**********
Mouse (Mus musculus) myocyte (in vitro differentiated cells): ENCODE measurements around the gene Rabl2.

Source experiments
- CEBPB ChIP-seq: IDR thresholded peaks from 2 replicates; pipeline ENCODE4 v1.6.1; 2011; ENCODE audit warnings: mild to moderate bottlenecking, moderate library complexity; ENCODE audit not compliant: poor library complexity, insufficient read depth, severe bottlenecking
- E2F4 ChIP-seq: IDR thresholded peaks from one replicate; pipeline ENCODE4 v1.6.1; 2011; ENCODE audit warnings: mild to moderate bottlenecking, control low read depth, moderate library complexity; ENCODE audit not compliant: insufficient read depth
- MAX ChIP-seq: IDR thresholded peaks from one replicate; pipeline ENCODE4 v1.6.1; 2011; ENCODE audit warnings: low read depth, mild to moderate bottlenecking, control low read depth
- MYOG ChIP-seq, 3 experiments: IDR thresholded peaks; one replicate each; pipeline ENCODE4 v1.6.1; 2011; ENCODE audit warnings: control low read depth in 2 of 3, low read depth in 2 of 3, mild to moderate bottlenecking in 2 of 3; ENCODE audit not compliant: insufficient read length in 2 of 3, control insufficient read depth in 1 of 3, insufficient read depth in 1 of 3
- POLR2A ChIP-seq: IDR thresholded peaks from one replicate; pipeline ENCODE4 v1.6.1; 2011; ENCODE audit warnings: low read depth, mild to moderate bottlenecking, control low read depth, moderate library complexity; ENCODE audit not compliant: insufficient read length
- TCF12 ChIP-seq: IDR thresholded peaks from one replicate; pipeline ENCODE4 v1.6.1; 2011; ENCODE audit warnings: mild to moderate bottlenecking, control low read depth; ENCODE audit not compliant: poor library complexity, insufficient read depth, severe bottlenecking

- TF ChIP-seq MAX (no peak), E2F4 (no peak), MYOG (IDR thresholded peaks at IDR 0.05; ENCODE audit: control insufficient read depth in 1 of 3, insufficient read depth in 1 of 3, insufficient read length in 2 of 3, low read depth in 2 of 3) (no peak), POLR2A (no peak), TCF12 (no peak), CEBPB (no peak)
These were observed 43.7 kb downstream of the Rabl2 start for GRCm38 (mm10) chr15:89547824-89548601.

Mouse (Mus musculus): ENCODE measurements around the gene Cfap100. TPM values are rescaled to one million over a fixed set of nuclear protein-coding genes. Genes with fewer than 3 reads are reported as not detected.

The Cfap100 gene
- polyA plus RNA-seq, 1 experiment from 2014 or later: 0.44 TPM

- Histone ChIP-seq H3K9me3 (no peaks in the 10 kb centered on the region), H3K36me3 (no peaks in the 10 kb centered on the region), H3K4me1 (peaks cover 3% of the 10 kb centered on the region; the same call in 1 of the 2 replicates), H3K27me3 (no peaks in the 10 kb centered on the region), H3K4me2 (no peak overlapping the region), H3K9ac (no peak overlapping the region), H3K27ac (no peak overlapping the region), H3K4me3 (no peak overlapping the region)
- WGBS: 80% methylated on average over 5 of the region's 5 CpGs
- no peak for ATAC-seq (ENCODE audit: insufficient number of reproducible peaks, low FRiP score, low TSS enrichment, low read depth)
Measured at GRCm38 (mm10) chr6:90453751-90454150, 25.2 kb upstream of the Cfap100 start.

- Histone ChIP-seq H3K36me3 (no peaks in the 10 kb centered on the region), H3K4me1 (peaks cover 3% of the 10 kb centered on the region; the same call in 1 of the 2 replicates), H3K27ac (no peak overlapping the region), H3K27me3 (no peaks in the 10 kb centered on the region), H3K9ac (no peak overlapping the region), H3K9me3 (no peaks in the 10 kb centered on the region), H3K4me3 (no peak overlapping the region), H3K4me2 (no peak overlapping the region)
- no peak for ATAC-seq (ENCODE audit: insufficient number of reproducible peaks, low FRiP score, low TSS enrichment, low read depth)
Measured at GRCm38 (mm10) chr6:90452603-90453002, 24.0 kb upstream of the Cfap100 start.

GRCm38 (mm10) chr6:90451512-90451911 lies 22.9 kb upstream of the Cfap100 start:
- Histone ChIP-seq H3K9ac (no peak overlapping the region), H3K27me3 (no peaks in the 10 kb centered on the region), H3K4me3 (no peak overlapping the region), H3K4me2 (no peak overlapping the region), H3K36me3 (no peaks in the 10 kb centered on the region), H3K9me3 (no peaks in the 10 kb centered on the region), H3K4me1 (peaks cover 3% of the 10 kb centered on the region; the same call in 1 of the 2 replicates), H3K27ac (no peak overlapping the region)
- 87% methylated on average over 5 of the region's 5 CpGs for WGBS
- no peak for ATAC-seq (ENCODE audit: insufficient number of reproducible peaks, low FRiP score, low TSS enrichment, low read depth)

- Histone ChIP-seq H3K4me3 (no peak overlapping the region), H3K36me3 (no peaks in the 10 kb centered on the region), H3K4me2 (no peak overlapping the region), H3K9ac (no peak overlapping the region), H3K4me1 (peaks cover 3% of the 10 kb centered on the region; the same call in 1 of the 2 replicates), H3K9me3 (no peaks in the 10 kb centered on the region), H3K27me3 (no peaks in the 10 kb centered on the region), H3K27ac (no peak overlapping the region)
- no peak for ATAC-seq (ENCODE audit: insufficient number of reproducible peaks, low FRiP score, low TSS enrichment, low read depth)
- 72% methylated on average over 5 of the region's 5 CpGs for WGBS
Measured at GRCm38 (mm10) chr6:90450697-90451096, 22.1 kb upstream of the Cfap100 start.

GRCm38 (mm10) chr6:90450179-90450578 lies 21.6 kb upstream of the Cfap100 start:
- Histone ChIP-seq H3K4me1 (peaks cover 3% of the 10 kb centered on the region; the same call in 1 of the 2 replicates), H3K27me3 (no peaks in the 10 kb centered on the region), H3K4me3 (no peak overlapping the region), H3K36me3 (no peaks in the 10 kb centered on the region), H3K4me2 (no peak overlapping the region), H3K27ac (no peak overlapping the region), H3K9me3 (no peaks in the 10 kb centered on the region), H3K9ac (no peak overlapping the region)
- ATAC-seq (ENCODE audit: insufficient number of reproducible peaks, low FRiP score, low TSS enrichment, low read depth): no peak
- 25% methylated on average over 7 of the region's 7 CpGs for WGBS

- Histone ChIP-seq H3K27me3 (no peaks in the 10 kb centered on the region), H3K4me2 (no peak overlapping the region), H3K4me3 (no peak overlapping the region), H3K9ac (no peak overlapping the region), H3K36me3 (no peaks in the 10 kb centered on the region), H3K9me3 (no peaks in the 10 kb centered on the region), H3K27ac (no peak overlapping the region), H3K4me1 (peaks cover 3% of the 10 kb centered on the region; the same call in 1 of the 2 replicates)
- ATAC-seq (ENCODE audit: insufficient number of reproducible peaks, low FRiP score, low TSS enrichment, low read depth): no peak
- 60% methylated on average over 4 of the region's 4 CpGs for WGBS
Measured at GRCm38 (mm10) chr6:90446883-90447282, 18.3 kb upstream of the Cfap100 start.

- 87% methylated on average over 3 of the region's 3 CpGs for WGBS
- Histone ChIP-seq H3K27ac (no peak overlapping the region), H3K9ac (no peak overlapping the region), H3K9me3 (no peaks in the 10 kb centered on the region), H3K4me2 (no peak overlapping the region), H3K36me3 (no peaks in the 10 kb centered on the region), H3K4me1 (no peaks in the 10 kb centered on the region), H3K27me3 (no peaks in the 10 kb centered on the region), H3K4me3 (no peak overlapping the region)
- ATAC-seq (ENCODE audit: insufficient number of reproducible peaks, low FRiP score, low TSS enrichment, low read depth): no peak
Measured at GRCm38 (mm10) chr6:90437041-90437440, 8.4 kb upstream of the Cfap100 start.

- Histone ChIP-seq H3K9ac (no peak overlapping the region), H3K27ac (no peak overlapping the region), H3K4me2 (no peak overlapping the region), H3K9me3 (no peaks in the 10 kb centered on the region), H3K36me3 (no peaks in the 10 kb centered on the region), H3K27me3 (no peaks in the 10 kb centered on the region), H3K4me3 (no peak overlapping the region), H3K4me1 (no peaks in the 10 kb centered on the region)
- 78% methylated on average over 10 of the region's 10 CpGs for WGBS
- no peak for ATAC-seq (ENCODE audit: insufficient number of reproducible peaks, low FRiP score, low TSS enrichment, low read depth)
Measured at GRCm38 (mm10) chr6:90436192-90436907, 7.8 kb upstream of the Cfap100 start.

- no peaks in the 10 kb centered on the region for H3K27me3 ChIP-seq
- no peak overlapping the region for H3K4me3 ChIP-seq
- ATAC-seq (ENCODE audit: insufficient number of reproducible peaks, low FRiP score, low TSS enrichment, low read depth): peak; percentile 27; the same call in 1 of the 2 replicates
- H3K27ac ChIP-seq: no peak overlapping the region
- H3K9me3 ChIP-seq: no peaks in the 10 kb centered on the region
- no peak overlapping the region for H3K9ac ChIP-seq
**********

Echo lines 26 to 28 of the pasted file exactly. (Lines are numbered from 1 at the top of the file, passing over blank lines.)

- no peak for ATAC-seq (ENCODE audit: insufficient number of reproducible peaks, low FRiP score, low TSS enrichment, low read depth)
- 72% methylated on average over 5 of the region's 5 CpGs for WGBS
Measured at GRCm38 (mm10) chr6:90450697-90451096, 22.1 kb upstream of the Cfap100 start.